Among the finest films at the festival, the medium-length feature Pyrale, made by Roxanne Gaucherand, is the one that most resembles the prevalent state of the world. On a basic level, the film is an intimate documentary about a box tree moth infestation plaguing certain areas of the Drôme department in France. The way the filmmaker photographs these millions of butterflies, rife with sensual shadows and backlighting, imparts the work the texture of science fiction. Superimposed on this composite is a story of burgeoning desire, in which a teenage girl discovers her love for a friend just when two are bound to be separated. With great feeling for the region, Gaucherand paints a moody, melancholy picture evoking the end of the world, where romantic longing comes across as a force of redemption.

In Unusual Summer (Kamal Aljafari), the urge to reach out to others takes the form of CCTV tapes that the filmmaker’s father left behind after his death in 2015. The tapes are from the summer of 2006 and were used record the parking spot outside his home to see who’s been breaking the car window. Despite the dramatic promises of the CCTV aesthetic and the location of the house in a crime-ridden area, what we get in this film are quotidian incidents, sightings of neighbours passing by. This transformation of private surveillance footage into a session of window-watching and people-spotting produces a sense of community and forges a relation of inheritance between the filmmaker and his father, the only two people to have seen these tapes.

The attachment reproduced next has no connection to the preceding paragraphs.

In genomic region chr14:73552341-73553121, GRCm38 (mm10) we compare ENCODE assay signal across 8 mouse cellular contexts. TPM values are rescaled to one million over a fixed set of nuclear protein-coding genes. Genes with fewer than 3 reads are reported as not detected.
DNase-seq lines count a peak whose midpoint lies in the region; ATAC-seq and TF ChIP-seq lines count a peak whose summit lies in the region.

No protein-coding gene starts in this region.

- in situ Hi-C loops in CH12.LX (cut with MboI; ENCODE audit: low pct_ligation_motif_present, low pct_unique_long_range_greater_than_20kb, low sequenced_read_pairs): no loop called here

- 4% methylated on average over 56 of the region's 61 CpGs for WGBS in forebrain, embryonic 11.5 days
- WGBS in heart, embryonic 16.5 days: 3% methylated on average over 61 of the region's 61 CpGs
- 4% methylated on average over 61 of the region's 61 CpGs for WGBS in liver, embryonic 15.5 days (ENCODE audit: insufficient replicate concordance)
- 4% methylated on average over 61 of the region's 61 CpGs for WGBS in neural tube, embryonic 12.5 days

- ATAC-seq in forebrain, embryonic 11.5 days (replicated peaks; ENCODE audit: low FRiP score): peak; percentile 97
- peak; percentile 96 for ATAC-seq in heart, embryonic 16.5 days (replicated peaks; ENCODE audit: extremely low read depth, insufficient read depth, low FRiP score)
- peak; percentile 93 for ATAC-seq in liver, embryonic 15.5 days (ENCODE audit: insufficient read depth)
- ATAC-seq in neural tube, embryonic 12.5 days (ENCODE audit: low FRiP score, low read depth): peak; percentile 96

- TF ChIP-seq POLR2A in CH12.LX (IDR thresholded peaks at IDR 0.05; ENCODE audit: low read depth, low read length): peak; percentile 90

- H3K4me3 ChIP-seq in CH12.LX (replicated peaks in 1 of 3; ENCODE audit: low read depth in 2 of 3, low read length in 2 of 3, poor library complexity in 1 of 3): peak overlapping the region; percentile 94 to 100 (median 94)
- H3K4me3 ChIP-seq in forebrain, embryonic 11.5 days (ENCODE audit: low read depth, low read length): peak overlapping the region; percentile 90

A pressing feeling for connection equally runs under the placid surface of Intimate Distances (Phillip Warnell), an uneven but thought-provoking documentary about public spaces and the anonymous exchanges they facilitate. Casting director Martha Wollner walks up and down a block in Brooklyn looking for a young actor to play the role of a criminal. While we hear her conversations through mic she wears, she and her interlocutors are filmed from such a distance that they are often dissolved into the urban landscape. What surprises us is the willingness with which the people Wollner speaks to open themselves up to her. In its contrapuntal construction, the film throws light on how the anonymity that cities enforce is also the source of potential intimacy.